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Archive for January, 2011

Talent is Useless

Wednesday, January 26th, 2011

“Talent is useless without training, thank God.” – Mark Twain

One of the greatest curses of humankind is being someone who possesses a ton of natural talent. You’d think the opposite is true, that having great talent is the key to success. But it’s not.

Yes, talent plays a role in becoming successful. It often plays a significant role. But more often than not, the most talented only rise to the top if they’re willing to train more often as well as more passionately than anyone else.

Far too often, those with the most talent are NOT willing to do the training that will develop their talent to the full. Usually those who really make it are those who are hungry; those who are willing to compensate for lack of talent with something called relentless repetition.

Rising to the top through relentless repetition and dedicated enthusiastic practice is only part of the journey, though. Remaining at the top of your game also requires practice because the easiest thing to forget is what got you where you are.

For an athlete, practicing a specific technique a hundred times a day, or even a thousand times a day, may lead him to the top. But it would be a major mistake to think that once he’s there he doesn’t need to practice his skills any more.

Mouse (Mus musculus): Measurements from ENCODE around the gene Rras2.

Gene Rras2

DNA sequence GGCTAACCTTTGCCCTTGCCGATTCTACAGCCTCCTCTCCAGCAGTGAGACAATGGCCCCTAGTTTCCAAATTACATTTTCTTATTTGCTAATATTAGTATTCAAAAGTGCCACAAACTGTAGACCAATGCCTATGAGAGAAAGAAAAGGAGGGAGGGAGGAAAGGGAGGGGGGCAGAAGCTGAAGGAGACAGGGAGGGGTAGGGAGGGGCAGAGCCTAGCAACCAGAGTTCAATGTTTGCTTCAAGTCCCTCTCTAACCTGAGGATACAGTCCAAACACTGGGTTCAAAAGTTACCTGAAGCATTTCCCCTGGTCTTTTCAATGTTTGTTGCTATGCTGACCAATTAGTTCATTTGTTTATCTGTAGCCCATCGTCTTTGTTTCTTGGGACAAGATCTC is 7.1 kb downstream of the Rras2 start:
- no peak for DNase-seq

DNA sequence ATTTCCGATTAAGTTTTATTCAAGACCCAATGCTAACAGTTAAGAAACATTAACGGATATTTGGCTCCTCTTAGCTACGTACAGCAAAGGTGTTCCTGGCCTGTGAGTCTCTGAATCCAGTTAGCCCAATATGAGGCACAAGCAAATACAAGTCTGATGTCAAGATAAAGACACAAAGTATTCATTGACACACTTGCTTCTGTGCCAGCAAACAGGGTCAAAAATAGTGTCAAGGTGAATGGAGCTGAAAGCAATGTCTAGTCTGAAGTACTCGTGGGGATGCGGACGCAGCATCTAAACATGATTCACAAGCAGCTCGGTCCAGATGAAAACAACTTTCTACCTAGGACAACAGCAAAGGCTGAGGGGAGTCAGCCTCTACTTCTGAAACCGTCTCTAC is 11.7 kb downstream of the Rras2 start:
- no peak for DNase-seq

Let me put it to you this way, resting on your laurels leads to rust on your skills.

Yes, I’ve had to eat these words more than once. The easiest thing in the world is to get complacent or become casual about what it takes to get good and stay good.

Your health and fitness level is the same.

Most people are born with a healthy body. Then, through neglect, or ignorance of how to keep it healthy, the body begins to rust and wear out; to get overweight.

As a youngster, you probably didn’t have to think about being active, fit, lean and healthy. You just were. Then as you got older you became less active and things started to change.

In your attempts to undo the damage you see in the mirror and feel in your clothes, you may end up thinking all is lost or that the process is impossible. Or that there’s got to be a better way than what you’re doing.

Last weekend at Ted Nicholas’ seminar he said that one of the keys to being a successful entrepreneur is your willingness to go against the grain, to ignore all the so-called experts who’ve never been there and done it, but offer a lot of advice on how you ‘should’ do it.

The same is true when it comes to fitness. Most conventional fitness advice is totally wrong. Hence, you see people working out everyday who don’t look any better than they did when they started.

Now, you might think that not looking any better than when you started is somewhat positive. After all, you could look worse. But let’s get serious. If you want to lose body fat and you’re following an exercise program that’s only maintaining your current level, you’re doing something wrong. Sure, moving your body on a daily basis is part of the answer. But it’s a very small part.

Wouldn’t it be great if you had a complete answer?

Yesterday, after dropping the kids off at school I went to the baseball field to do my famous fat burning workout. My entire routine took less than 15 minutes. And the rest of the day I could feel my metabolism cruising at supersonic speed.